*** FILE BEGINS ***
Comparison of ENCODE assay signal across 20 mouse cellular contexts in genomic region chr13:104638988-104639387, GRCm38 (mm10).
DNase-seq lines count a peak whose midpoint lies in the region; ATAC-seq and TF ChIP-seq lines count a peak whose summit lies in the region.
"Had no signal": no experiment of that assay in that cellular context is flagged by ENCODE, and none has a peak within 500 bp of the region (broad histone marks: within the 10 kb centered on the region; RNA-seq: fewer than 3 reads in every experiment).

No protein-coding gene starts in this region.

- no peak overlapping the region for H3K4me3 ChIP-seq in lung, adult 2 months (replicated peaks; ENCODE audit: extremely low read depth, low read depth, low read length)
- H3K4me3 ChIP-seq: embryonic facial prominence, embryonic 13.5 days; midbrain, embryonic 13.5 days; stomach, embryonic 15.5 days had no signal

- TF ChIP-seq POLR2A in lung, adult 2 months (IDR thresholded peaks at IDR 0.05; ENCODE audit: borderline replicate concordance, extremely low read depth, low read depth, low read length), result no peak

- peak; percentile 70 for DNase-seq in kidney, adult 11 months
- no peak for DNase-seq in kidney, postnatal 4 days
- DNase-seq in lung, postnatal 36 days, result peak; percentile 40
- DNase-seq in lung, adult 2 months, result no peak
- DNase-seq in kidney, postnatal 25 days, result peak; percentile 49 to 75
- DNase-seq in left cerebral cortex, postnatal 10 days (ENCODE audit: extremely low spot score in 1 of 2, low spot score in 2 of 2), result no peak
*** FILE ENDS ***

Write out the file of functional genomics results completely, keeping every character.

Comparison of ENCODE assay signal across 20 mouse cellular contexts in genomic region chr13:104638988-104639387, GRCm38 (mm10).
DNase-seq lines count a peak whose midpoint lies in the region; ATAC-seq and TF ChIP-seq lines count a peak whose summit lies in the region.
"Had no signal": no experiment of that assay in that cellular context is flagged by ENCODE, and none has a peak within 500 bp of the region (broad histone marks: within the 10 kb centered on the region; RNA-seq: fewer than 3 reads in every experiment).

No protein-coding gene starts in this region.

- no peak overlapping the region for H3K4me3 ChIP-seq in lung, adult 2 months (replicated peaks; ENCODE audit: extremely low read depth, low read depth, low read length)
- H3K4me3 ChIP-seq: embryonic facial prominence, embryonic 13.5 days; midbrain, embryonic 13.5 days; stomach, embryonic 15.5 days had no signal

- TF ChIP-seq POLR2A in lung, adult 2 months (IDR thresholded peaks at IDR 0.05; ENCODE audit: borderline replicate concordance, extremely low read depth, low read depth, low read length), result no peak

- peak; percentile 70 for DNase-seq in kidney, adult 11 months
- no peak for DNase-seq in kidney, postnatal 4 days
- DNase-seq in lung, postnatal 36 days, result peak; percentile 40
- DNase-seq in lung, adult 2 months, result no peak
- DNase-seq in kidney, postnatal 25 days, result peak; percentile 49 to 75
- DNase-seq in left cerebral cortex, postnatal 10 days (ENCODE audit: extremely low spot score in 1 of 2, low spot score in 2 of 2), result no peak